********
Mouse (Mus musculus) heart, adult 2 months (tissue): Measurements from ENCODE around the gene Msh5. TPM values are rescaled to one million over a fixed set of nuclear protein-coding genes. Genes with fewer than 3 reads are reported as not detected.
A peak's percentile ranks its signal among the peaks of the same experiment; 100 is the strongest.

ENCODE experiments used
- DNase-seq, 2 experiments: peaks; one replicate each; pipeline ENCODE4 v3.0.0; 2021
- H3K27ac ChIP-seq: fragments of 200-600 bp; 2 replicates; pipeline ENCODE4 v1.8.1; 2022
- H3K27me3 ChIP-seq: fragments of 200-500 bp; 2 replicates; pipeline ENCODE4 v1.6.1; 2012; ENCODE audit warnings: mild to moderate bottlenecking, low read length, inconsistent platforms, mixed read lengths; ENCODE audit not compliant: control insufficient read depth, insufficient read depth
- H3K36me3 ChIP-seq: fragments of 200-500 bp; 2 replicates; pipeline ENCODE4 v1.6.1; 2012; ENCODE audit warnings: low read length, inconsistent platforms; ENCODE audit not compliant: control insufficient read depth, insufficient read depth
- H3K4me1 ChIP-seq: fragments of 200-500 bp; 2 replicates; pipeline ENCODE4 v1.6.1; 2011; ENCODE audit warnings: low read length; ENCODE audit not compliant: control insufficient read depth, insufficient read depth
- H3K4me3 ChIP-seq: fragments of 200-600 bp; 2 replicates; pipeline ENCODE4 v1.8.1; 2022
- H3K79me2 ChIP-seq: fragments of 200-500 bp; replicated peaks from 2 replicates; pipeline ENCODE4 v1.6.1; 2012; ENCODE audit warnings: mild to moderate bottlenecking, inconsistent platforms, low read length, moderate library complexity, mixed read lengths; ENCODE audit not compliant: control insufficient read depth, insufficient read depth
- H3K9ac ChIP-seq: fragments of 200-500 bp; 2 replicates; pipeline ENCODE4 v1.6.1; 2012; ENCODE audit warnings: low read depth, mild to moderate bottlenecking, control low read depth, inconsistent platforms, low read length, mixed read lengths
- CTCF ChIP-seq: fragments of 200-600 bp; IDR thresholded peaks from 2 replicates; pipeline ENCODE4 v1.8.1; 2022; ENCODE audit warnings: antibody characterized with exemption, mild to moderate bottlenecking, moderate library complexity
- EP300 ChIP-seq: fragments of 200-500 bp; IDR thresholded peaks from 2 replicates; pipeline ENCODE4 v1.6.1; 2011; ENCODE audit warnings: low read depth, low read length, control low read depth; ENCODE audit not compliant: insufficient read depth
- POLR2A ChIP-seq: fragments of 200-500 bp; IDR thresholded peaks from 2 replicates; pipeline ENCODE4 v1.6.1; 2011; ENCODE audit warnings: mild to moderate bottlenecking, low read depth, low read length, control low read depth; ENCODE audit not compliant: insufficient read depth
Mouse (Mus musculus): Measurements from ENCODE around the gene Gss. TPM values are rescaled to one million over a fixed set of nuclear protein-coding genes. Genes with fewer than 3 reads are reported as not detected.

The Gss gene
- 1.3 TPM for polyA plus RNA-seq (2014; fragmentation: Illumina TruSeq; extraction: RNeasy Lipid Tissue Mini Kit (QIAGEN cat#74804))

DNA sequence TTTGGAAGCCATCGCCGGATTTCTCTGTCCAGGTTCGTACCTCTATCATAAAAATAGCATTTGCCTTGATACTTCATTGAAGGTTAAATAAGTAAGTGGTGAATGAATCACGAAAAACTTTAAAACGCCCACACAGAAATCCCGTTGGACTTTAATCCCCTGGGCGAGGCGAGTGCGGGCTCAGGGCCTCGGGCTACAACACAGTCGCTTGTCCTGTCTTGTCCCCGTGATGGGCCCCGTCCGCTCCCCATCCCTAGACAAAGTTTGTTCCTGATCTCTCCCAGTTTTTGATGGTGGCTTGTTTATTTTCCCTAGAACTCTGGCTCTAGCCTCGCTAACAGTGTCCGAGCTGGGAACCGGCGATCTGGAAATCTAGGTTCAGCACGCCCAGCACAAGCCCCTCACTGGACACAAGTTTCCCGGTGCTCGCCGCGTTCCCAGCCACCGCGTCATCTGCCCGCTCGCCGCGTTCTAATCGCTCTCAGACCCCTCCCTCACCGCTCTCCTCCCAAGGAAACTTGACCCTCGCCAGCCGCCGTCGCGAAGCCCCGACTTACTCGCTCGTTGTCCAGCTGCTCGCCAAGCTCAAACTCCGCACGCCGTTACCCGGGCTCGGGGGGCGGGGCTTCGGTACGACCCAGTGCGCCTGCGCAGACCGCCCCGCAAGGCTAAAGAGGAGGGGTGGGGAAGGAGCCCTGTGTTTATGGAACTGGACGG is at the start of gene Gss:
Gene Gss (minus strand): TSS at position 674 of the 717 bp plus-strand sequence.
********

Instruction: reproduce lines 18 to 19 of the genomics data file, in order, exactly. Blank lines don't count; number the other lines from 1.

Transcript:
DNA sequence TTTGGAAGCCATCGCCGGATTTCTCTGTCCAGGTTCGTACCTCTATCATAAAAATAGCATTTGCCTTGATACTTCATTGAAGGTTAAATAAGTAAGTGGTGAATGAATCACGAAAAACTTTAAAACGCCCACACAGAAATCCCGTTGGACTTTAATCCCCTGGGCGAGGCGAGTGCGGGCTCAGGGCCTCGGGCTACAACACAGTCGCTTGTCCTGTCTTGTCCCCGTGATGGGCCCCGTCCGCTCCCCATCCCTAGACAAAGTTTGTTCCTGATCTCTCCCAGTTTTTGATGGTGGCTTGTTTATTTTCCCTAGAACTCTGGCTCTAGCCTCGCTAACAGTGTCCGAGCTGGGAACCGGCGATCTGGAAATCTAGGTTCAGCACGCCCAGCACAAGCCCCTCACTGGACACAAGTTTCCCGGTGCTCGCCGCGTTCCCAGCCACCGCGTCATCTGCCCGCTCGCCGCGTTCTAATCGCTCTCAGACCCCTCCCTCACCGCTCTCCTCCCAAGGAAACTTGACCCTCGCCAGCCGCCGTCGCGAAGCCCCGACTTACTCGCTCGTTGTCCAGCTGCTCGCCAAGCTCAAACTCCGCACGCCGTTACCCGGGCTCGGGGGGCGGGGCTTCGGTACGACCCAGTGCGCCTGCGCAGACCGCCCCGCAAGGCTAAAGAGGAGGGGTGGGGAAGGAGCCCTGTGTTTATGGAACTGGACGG is at the start of gene Gss:
Gene Gss (minus strand): TSS at position 674 of the 717 bp plus-strand sequence.